I have to admit, when Max Steinbeis wrote it down in German, he gave me pause: "Wenn dieses Urteil richtig wäre, dann müssten ausgerechnet deutsche Staatsanwälte (...) Juden verfolgen, weil sie tun, was Juden tun." (Like Harry Mulisch already said when he was writing about the Holocaust and the Eichmann trial, sometimes quotes should simply be left in the original German.) But such Godwin-idiosyncrasies aside, I still think the analysis of the court in Cologne is correct.
To start with the most "cowardly" line of reasoning, i.e. the approach that avoids as much as possible the dangerous confluence of law and religion, I have to say that I do not see any principled way to distinguish between male and female circumcision. Apparently, the idea is that the male variety is much less serious, but that ignores the fact that FGM (female genital mutilation) is forbidden even in the "nick" version. (Cf. the discussion of Type IV FGM here.) Moreover, even if the premiss were granted, as long as we are still talking about surgical procedures and cutting off pieces of tissue, any attempt at proportionality analysis seems more than a little misplaced. What is certain is that if Type IV FGM is forbidden, there is no principled way to simultaneously allow male circumcision.
In desperation, one might even try to make a distinction based on the alleged difference in religious significance. This argument, too, is doomed because there is no question that many parents who would like to circumcise their daughters feel a religious as well as a cultural imperative for doing so, and we are not in the habit of disentangling the religious and non-religious cultural roots of other people's beliefs. Just like we cannot get away with saying that a burqa is required only by Pashtun culture, not by any version of the Muslim religion, regardless of what these women themselves think, we cannot deny the religious meaning other people might attach to FGM.
The court in Cologne, of course, did not approach the problem this way. Instead, the judges faced the Constitutional issue head-on. The right of the inviolability of the person of art. 2 GG versus the right of parents to raise their children as they see fit of art. 6 GG, with the freedom of religion of art. 4 GG in the middle, given that it can go either way. (There is, after all, the freedom of the child not to have a religion forced upon them going one way and the right of the parents to pass on their religious beliefs to the next generation going the other.)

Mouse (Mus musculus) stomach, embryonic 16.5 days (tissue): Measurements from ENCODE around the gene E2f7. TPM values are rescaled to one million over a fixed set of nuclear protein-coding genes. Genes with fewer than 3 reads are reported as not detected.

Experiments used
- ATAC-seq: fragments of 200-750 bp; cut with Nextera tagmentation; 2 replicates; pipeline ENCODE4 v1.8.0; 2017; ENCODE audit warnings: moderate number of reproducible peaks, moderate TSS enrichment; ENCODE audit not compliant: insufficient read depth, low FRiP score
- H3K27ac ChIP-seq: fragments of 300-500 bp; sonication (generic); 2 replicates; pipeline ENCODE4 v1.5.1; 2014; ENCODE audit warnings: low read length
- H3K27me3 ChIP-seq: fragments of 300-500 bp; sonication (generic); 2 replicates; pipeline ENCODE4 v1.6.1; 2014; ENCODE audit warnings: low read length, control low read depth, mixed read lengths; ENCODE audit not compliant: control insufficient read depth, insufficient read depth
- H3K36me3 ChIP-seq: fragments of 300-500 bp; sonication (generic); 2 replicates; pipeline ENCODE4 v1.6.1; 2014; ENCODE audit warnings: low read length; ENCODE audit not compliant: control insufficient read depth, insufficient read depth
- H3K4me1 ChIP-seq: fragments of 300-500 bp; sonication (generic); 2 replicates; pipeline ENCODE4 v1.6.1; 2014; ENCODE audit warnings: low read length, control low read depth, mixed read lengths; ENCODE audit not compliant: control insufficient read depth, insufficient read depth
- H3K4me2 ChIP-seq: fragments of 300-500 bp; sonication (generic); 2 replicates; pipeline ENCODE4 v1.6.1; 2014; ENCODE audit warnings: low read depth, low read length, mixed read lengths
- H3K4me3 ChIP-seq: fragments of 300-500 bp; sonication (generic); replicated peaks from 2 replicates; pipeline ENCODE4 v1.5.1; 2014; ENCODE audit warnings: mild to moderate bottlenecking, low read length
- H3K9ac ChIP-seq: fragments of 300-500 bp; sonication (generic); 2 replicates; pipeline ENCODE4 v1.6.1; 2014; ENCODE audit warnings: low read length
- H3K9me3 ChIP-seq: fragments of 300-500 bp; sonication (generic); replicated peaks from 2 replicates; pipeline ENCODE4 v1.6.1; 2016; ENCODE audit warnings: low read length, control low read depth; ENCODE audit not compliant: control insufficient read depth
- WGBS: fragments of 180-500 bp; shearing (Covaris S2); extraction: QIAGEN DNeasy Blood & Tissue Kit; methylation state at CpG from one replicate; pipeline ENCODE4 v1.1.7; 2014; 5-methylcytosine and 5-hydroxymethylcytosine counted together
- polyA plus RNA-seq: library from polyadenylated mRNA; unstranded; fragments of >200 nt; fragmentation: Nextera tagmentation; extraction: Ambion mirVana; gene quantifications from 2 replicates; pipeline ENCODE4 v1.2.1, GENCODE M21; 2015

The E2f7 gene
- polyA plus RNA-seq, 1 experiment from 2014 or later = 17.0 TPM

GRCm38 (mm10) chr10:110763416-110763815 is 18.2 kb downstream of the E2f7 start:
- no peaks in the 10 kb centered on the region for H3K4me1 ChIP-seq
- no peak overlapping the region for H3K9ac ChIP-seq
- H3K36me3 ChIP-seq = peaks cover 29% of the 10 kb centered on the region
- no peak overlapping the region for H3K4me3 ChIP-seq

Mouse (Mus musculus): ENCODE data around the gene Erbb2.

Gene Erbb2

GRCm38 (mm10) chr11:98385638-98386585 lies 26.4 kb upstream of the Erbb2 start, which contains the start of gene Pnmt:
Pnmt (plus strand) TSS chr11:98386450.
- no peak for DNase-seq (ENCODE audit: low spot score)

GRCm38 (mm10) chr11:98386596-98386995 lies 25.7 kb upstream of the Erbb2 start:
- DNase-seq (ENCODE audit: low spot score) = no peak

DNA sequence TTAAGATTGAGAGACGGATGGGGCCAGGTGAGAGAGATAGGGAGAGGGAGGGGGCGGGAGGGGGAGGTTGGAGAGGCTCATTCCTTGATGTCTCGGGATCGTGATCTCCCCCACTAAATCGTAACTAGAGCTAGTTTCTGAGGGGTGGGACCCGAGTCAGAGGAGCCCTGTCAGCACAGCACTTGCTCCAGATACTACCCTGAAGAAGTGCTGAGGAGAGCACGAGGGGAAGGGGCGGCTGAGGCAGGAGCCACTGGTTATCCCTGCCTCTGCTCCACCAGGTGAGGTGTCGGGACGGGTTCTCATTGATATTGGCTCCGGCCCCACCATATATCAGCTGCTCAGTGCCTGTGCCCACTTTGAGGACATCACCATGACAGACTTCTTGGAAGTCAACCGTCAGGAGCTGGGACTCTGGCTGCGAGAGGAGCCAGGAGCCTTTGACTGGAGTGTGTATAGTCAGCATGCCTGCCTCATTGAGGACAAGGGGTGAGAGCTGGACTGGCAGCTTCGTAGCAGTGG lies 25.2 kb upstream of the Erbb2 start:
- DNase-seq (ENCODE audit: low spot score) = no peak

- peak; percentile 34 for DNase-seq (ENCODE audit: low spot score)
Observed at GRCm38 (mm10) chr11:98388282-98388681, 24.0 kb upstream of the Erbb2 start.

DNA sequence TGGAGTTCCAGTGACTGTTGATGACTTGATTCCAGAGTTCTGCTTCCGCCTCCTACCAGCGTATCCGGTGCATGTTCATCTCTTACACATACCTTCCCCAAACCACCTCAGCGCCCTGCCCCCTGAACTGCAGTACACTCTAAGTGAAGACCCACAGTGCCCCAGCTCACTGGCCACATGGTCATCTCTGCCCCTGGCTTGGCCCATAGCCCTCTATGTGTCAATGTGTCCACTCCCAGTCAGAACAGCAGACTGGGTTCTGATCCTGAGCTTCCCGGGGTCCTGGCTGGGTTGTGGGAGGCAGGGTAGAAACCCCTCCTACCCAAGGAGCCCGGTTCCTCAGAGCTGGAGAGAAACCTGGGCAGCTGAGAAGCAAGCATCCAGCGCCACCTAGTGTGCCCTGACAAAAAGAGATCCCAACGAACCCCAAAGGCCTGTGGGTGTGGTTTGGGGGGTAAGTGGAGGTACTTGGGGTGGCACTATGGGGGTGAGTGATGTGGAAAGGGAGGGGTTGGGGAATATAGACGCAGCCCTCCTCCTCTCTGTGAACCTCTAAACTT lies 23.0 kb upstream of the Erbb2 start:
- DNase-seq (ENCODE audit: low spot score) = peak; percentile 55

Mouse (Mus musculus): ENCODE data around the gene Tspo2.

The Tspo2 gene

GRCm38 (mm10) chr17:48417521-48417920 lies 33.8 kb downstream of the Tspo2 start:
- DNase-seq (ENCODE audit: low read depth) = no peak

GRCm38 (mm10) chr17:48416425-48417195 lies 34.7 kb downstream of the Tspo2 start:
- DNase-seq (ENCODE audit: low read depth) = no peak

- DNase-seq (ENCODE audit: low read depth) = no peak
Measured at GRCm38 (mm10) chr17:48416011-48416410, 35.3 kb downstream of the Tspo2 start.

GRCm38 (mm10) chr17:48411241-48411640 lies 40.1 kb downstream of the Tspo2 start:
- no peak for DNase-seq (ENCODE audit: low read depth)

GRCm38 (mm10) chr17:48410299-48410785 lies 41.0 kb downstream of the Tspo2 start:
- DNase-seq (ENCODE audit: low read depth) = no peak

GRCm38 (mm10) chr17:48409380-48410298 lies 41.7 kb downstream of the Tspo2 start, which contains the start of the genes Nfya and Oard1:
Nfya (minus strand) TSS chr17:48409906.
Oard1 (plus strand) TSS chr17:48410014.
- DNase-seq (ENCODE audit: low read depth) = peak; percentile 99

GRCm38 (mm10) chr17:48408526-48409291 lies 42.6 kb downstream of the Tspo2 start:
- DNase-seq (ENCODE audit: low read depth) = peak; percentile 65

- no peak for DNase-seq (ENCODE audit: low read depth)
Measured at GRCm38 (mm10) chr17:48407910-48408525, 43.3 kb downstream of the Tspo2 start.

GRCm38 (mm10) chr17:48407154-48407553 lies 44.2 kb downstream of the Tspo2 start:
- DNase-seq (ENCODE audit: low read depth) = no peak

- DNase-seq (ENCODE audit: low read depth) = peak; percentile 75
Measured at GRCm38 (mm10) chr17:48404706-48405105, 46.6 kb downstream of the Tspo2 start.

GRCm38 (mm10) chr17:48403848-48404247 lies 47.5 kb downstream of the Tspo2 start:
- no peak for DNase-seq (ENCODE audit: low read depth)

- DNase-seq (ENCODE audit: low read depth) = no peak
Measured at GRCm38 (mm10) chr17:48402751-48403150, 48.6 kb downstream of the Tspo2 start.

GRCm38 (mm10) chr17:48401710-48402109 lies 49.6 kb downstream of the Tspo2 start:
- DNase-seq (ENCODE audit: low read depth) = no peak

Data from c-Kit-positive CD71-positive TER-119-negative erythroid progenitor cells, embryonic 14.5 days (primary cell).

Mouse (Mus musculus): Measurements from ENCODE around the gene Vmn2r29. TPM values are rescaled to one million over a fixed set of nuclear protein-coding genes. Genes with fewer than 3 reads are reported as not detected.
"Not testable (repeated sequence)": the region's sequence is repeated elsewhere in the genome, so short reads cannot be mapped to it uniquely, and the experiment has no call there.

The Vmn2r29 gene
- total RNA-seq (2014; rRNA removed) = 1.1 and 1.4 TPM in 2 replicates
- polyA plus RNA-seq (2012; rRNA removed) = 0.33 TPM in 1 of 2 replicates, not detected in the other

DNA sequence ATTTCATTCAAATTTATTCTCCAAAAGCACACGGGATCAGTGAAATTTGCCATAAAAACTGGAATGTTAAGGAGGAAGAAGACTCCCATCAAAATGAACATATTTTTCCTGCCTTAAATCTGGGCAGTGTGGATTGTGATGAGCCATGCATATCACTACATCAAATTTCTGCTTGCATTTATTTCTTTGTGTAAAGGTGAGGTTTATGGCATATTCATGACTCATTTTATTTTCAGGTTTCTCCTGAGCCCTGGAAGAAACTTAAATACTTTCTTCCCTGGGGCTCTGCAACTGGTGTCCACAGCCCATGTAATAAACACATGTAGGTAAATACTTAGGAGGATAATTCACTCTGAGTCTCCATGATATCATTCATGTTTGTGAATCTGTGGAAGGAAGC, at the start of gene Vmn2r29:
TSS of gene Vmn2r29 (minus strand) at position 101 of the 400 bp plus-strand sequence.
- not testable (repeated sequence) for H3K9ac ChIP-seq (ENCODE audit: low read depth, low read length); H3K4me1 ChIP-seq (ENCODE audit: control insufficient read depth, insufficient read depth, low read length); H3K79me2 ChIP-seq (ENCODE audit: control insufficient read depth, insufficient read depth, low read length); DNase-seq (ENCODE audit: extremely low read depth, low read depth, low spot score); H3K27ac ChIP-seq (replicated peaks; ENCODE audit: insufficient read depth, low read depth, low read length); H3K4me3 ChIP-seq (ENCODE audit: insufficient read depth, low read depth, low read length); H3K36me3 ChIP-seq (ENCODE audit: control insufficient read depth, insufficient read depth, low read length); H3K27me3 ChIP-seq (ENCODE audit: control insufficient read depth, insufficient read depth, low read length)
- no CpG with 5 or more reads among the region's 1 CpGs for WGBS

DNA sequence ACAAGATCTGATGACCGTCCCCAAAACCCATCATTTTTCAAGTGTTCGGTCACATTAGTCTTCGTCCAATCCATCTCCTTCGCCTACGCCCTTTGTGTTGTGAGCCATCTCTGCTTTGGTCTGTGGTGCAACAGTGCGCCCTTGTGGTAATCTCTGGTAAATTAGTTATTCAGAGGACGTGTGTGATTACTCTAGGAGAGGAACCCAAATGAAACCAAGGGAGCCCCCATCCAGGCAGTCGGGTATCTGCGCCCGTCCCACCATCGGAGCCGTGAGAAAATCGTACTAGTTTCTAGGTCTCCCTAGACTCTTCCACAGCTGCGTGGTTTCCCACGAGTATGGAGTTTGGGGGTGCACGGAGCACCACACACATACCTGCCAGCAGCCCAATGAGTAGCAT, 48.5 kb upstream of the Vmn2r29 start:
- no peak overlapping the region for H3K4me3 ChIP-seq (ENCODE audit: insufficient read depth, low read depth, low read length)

I agree with some of the guest-bloggers on the Verfassungsblog that the court takes some strange turns to resolve this tension, particularly by invoking statute law - like section 1631 Civil Code, which excludes corporal punishment from the rights that come with parental custody - to break the tie. The underlying argument is clear, though. We do not allow for a permanent solution to a temporary problem:
Zudem wird der Körper des Kindes durch die Beschneidung dauerhaft und irreparabel verändert. Diese Veränderung läuft dem Interesse des Kindes später selbst über seine Religionszugehörigkeit entscheiden zu können zuwider. Umgekehrt wird das Erziehungsrecht der Eltern nicht unzumutbar beeinträchtigt, wenn sie gehalten sind abzuwarten, ob sich der Knabe später, wenn er mündig ist, selbst für die Beschneidung als sichtbares Zeichen der Zugehörigkeit zum Islam entscheidet.
Circumcision, like my cousin's ill-advised tattoo, is permanent. The problem here, on the other hand, will disappear on its own as the child grows older, and becomes able to decide for itself whether or not to be circumcised, whether or not to continue to adhere to the Jewish or Muslim faith. This seems to me to be by far the most obvious and straightforward way to resolve this clash of rights problem.
Now I realise that this answer is far from satisfactory for those more directly concerned than I. Not only will Jews and Muslims not like the outcome, the will also not like the way that I arrived at it. They will consider it overly abstract in its reasoning, with insufficient attention for the practical implications of such a verdict. They might bring up Hitler and the 614th commandment to conclude that "Liberalism constitutes the view from nowhere", whatever that means. Christian scholars like the guest-bloggers on the Verfassungsblog, joined by Mrs. Merkel, will argue that circumcision should be legal, and that therefore it is. That is a flawed mode of reasoning, however. Not all things that should be legal, are, and vice versa. Instead, since time immemorial legal scholars have distinguished between the sui generis study of the lege lata and the moral, philosophical, sociological, psychological and economic studies of the lege ferenda. It is important not to confuse the two. (By the way, apologies for the way I mangled my Latin grammar there.) The value of the law as a tool for dispute resolution rests on its ability to offer dispassionate analysis. If lawyers, like John Nash, decide that they really prefer to decide on the outcome of their analysis first, they are in the wrong line of work.
If Germany wishes to avoid the situation where its prosecutors have to prosecute Jews for doing what Jews do, they can always change the Basic Law. Given the concept of the Margin of Appreciation used by the European Court for Human Rights, that should be more than enough. But until the Basic Law is amended to explicitly allow for male - but not female - circumcision, any court ruling that reads such a distinction into the Constitution is based on wishful thinking more than dispassionate legal analysis. And that would be a pity.